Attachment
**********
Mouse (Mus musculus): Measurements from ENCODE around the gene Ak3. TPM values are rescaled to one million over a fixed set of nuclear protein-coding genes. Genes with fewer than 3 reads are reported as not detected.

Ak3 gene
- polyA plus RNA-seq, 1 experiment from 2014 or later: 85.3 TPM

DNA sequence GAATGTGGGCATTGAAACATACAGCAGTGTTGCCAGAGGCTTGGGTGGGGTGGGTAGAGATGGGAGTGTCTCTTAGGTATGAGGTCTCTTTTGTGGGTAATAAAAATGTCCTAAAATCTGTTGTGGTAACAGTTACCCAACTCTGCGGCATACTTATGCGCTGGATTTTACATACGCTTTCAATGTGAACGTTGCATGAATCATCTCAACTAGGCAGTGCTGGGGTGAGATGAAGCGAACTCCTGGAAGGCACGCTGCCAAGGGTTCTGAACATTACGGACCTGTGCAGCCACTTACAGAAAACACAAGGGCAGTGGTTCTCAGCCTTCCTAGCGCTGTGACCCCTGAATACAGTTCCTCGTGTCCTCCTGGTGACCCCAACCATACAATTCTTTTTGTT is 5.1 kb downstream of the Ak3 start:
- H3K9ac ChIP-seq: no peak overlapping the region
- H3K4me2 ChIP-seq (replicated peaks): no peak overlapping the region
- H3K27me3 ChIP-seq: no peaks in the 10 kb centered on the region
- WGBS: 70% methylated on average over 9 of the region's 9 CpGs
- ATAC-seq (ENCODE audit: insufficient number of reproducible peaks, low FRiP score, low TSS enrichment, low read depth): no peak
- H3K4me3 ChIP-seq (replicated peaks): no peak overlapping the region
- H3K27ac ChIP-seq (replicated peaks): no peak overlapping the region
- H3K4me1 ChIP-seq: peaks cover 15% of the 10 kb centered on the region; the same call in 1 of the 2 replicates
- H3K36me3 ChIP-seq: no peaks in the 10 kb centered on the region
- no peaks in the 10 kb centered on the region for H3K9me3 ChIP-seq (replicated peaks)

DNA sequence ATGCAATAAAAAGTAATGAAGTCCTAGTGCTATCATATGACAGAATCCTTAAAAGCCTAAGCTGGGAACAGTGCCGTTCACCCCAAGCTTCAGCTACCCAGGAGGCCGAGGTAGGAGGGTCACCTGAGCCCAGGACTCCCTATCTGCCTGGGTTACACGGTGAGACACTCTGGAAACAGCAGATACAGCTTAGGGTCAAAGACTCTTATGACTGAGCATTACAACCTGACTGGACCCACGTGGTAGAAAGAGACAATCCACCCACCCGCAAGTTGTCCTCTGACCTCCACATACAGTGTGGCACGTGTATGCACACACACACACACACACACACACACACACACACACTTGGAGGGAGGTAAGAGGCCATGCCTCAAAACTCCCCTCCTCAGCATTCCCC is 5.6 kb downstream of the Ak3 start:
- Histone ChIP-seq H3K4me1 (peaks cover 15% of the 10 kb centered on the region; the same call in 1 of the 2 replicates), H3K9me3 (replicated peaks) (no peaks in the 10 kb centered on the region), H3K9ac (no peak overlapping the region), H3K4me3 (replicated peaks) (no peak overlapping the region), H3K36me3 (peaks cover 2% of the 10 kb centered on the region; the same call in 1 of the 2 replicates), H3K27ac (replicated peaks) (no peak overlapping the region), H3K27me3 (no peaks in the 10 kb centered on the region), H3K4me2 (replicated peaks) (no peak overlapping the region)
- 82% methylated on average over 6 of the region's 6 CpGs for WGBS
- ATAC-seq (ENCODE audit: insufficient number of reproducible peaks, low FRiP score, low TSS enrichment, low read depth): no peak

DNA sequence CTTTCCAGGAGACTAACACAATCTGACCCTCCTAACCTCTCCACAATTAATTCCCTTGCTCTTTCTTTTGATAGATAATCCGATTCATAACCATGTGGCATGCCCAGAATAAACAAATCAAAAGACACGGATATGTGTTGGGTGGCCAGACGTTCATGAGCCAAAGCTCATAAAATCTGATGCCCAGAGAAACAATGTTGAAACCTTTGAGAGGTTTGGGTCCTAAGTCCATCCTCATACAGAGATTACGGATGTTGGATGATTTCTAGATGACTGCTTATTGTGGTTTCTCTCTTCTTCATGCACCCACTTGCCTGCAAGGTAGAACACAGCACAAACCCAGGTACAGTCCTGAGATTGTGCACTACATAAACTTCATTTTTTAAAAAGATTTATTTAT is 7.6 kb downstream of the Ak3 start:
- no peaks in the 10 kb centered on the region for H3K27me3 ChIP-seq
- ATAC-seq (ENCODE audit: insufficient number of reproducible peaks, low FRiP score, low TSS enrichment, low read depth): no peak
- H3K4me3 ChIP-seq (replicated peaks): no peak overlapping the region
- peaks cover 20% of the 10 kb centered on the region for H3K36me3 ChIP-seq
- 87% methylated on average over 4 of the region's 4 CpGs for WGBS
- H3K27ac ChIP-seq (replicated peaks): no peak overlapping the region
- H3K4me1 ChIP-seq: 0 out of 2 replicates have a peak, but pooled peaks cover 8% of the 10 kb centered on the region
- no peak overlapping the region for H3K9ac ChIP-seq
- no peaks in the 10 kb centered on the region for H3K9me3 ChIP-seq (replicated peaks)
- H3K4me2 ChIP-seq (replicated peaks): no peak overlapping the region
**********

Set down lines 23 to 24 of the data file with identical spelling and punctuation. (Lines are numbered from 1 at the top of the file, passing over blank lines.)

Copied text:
- peaks cover 20% of the 10 kb centered on the region for H3K36me3 ChIP-seq
- 87% methylated on average over 4 of the region's 4 CpGs for WGBS